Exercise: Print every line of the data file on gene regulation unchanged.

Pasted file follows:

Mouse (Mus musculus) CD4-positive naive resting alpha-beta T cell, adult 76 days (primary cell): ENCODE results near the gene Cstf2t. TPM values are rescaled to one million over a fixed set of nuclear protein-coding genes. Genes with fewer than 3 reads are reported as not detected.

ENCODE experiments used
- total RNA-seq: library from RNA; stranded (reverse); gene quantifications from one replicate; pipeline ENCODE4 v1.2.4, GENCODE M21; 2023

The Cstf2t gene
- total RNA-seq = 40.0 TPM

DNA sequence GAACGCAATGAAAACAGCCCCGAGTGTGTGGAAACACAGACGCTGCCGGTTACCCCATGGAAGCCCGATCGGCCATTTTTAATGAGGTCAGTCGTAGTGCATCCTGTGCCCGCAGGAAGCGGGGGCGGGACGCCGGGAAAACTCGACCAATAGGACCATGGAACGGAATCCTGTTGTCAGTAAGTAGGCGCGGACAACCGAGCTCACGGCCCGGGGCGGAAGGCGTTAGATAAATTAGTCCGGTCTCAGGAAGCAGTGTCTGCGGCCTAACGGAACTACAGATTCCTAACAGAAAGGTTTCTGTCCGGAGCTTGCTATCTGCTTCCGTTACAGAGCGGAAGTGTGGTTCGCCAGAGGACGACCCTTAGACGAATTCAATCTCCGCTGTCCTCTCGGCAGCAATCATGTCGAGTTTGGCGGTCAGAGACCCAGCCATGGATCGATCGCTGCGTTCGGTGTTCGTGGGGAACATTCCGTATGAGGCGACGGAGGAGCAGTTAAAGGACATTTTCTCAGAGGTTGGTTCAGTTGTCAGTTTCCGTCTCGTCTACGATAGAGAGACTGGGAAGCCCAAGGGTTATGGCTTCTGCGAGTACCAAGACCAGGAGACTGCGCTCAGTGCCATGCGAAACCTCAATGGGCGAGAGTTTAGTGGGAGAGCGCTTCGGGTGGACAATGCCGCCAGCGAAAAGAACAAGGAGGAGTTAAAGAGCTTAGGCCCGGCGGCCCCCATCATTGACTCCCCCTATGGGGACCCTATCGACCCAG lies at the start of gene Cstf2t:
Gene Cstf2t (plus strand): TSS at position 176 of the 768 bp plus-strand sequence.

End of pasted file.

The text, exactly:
Mouse (Mus musculus) CD4-positive naive resting alpha-beta T cell, adult 76 days (primary cell): ENCODE results near the gene Cstf2t. TPM values are rescaled to one million over a fixed set of nuclear protein-coding genes. Genes with fewer than 3 reads are reported as not detected.

ENCODE experiments used
- total RNA-seq: library from RNA; stranded (reverse); gene quantifications from one replicate; pipeline ENCODE4 v1.2.4, GENCODE M21; 2023

The Cstf2t gene
- total RNA-seq = 40.0 TPM

DNA sequence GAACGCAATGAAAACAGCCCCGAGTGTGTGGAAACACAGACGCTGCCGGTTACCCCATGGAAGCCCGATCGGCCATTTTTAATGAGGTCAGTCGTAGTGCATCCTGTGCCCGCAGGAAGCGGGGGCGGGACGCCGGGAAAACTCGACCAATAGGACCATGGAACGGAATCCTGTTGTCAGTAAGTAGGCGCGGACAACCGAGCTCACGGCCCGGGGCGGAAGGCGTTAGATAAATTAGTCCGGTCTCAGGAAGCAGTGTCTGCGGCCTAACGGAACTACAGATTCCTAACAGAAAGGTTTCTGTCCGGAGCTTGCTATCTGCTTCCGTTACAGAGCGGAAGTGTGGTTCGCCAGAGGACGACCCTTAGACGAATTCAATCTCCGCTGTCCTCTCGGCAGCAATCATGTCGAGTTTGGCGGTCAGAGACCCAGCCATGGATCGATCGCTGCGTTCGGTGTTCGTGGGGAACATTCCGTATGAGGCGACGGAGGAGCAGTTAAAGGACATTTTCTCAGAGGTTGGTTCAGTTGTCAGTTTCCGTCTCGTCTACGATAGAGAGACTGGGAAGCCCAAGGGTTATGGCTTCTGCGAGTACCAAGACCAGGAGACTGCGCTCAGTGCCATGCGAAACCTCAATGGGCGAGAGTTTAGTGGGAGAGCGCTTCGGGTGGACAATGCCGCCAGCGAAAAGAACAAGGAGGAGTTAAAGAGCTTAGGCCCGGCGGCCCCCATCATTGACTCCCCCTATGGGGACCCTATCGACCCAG lies at the start of gene Cstf2t:
Gene Cstf2t (plus strand): TSS at position 176 of the 768 bp plus-strand sequence.